Latvian bureaucracy is UNBELIEVABLE

  • 2009-10-15
Dear TBT,

I have now lived in rural Latvia just over 4 years. It never ceases to astonish me how simple transactions can become so complicated. Please can anyone explain why one must: Sign, write names and date THREE time on one A4 page.

Why am I asked to produce identification for a cash purchase of over 250 lats.
With the recent increase in thefts and even less police attendance, I am more and more security conscious. A few weeks ago my wife, 2 month old baby & I had to go to Liepaja, 35km from my stud farm. As I no longer have any staff due to thefts & alcohol abuse, I decided to approach our local Social Services Officer to suggest someone to stand guard on my property for one day only. She directed me to a house where a man in a wheel chair lives.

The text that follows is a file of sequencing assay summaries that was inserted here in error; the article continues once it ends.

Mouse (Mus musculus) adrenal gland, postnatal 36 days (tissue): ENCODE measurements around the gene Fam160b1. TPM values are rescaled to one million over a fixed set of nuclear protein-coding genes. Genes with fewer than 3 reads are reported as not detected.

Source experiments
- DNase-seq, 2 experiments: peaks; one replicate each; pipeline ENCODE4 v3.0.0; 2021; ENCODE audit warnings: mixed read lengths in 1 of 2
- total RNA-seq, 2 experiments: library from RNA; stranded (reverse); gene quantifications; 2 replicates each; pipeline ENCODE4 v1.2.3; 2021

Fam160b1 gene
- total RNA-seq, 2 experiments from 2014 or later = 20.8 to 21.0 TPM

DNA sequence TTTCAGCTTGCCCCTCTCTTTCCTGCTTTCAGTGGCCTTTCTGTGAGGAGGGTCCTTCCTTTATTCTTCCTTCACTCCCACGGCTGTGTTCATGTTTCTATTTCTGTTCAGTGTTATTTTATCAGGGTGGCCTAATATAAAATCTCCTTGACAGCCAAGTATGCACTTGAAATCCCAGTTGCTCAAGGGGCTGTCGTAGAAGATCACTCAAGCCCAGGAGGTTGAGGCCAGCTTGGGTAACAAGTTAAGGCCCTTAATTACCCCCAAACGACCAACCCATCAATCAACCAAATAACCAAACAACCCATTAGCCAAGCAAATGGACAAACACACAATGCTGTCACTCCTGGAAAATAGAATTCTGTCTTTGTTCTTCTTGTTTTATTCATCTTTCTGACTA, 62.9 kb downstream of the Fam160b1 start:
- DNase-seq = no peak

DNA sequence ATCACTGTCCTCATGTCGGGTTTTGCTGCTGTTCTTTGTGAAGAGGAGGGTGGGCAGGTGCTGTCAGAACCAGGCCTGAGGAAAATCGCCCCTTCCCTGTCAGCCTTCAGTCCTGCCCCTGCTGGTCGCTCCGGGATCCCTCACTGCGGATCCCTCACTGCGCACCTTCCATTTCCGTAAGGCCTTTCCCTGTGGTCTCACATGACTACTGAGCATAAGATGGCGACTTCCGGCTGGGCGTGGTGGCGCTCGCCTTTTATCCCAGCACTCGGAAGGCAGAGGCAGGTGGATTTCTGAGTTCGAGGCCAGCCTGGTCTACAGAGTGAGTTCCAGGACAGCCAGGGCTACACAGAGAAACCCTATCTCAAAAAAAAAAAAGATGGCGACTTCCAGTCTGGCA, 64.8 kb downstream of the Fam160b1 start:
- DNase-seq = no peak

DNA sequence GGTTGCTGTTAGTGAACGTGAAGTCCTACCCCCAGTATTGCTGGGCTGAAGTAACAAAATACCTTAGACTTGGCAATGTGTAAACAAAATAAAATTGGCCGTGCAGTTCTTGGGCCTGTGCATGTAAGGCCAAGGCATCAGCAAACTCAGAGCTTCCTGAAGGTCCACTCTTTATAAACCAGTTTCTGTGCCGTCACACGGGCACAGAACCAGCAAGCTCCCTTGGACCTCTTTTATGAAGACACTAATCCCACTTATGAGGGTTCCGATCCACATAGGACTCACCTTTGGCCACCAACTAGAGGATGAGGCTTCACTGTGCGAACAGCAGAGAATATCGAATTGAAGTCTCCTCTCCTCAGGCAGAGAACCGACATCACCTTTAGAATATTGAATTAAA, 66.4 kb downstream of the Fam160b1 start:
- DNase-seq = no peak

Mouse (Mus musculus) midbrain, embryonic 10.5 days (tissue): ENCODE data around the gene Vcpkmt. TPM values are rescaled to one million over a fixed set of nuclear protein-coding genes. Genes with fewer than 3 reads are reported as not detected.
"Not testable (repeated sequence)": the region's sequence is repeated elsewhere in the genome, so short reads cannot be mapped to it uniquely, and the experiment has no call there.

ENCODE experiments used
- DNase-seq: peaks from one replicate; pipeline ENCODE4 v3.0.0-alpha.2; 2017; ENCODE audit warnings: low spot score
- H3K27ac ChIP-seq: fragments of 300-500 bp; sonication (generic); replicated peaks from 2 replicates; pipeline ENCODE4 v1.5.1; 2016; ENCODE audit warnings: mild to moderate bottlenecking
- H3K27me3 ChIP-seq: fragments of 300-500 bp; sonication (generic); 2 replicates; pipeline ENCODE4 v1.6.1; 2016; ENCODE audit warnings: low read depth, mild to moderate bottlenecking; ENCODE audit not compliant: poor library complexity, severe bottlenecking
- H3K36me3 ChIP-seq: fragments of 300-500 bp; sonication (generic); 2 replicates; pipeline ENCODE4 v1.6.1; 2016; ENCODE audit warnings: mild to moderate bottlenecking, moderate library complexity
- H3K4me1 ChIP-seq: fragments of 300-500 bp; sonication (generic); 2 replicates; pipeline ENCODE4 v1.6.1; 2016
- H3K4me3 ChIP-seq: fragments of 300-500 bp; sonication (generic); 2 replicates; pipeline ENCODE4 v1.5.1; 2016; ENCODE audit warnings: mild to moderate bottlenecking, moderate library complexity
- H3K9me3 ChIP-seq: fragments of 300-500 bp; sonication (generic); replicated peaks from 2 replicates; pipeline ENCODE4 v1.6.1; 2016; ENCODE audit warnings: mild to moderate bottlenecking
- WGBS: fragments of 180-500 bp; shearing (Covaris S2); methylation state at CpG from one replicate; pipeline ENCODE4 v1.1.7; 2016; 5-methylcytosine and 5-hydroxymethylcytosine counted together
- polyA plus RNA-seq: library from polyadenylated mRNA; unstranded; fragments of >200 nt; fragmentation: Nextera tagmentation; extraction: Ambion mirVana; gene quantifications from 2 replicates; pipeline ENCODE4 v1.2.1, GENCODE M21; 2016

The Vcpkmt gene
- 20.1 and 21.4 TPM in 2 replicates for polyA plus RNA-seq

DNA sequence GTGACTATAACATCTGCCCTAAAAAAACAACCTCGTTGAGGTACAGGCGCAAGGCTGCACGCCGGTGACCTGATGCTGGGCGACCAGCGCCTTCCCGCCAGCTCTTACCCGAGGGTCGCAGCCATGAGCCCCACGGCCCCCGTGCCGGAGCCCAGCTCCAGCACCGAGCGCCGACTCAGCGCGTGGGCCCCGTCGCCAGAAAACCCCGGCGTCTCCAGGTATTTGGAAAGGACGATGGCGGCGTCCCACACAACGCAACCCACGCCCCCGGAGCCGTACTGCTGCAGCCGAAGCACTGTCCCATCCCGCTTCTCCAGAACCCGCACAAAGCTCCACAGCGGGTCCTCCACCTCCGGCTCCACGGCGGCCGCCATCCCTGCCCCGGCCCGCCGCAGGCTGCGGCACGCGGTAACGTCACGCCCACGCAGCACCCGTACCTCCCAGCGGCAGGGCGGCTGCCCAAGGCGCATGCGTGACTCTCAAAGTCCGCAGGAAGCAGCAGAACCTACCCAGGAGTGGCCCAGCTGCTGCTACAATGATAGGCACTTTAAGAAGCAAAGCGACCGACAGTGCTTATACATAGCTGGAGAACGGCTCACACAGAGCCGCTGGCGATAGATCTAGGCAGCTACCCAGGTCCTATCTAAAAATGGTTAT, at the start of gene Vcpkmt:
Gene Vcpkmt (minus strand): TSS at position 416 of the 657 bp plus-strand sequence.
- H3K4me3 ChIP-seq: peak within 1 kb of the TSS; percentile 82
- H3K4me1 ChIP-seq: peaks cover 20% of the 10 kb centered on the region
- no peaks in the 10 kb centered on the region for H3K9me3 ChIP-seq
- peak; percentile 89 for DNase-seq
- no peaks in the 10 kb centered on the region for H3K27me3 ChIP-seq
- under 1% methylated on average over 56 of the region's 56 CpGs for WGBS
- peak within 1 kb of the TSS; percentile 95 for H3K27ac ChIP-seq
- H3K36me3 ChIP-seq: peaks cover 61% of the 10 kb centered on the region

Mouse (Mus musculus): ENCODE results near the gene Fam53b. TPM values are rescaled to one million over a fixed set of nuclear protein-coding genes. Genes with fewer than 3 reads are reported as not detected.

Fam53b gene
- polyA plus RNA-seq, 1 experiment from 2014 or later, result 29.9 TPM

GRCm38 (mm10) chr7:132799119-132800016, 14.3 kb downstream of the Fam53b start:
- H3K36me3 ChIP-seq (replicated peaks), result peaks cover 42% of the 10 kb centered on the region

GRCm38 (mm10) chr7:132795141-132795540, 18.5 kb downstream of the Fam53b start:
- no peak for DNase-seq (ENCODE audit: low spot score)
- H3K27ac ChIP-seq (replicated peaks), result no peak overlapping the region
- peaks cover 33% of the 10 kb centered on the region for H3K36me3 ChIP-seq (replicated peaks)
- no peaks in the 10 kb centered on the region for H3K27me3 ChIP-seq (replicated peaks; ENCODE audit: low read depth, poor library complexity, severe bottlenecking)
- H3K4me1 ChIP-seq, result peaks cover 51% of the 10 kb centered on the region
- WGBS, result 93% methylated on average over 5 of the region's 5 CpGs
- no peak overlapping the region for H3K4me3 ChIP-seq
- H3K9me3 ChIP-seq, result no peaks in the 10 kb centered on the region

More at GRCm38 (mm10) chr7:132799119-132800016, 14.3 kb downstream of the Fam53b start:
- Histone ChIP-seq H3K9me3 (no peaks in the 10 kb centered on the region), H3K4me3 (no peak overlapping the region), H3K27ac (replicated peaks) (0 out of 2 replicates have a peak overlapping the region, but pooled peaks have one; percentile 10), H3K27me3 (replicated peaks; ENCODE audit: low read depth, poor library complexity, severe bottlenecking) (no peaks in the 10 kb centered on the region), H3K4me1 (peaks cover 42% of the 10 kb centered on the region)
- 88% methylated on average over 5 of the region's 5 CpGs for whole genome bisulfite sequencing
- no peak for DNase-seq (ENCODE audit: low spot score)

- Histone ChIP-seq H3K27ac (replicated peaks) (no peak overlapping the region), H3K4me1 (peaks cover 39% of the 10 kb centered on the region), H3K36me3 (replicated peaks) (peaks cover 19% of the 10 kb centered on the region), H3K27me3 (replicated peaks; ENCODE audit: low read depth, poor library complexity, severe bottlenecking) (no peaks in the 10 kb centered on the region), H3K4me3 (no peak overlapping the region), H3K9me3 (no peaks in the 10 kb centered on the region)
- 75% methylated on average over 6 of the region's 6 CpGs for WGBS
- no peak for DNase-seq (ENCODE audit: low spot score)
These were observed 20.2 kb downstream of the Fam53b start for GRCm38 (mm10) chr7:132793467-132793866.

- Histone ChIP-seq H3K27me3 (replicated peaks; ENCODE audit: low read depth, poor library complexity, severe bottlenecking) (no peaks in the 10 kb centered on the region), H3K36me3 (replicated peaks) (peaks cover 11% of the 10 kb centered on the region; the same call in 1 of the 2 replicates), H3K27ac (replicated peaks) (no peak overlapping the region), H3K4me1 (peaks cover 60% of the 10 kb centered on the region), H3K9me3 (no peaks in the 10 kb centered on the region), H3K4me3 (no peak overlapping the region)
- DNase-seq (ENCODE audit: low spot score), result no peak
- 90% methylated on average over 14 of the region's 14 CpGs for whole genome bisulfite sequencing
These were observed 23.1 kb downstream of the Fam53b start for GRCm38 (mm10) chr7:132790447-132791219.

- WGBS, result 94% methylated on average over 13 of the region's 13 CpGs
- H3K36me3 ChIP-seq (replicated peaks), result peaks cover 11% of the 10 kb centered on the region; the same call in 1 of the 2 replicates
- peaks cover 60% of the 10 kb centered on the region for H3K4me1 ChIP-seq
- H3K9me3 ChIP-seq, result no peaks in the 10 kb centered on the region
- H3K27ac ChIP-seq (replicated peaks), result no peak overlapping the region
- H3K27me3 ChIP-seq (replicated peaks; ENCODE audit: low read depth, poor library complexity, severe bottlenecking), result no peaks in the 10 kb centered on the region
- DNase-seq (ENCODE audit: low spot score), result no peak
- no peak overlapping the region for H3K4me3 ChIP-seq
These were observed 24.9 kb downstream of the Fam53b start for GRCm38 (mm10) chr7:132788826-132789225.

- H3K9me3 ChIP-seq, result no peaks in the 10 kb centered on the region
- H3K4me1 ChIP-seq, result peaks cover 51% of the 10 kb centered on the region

As he was intoxicated, his neighbor came over, a married man in his mid 20's. After I explained I was looking for someone to stand guard over my house for one day only, he replied that he was unemployed and would be happy to do this.
He arrived at 9 a.m. the next day. I left him lunch and said his only task was to ensure nobody came onto my property. Keep his eyes on my horses as vandals often maliciously broke the fences or open the gates. If he liked he could walk around and make minor repairs to the wood fences with a hammer & some nails.

On our return, some 5 hours later, I paid him 5 Ls & gave him two packs of cigarettes he had requested.

Today…. I received an "Administrativa parkapuma protokola Nr.009041."
This is a summons to answer why I employed a man for one day without having a written work agreement in place prior to his commencement. FOR ONE DAY'S WORK!!!! On the farm.

In a telephone call to the Work Inspector, I asked, "If I am to go and help my neighbor pick potatoes, should he give me a work contract?" She replied no. "If I am to get a local person to clean my horse stables for one day, should I give a work contract?", she replied Yes.

Is this for real??? I ask other readers… Where is the logic, as I will now avoid any casual employment.

William Mullins.
Liepaja Raj.

 

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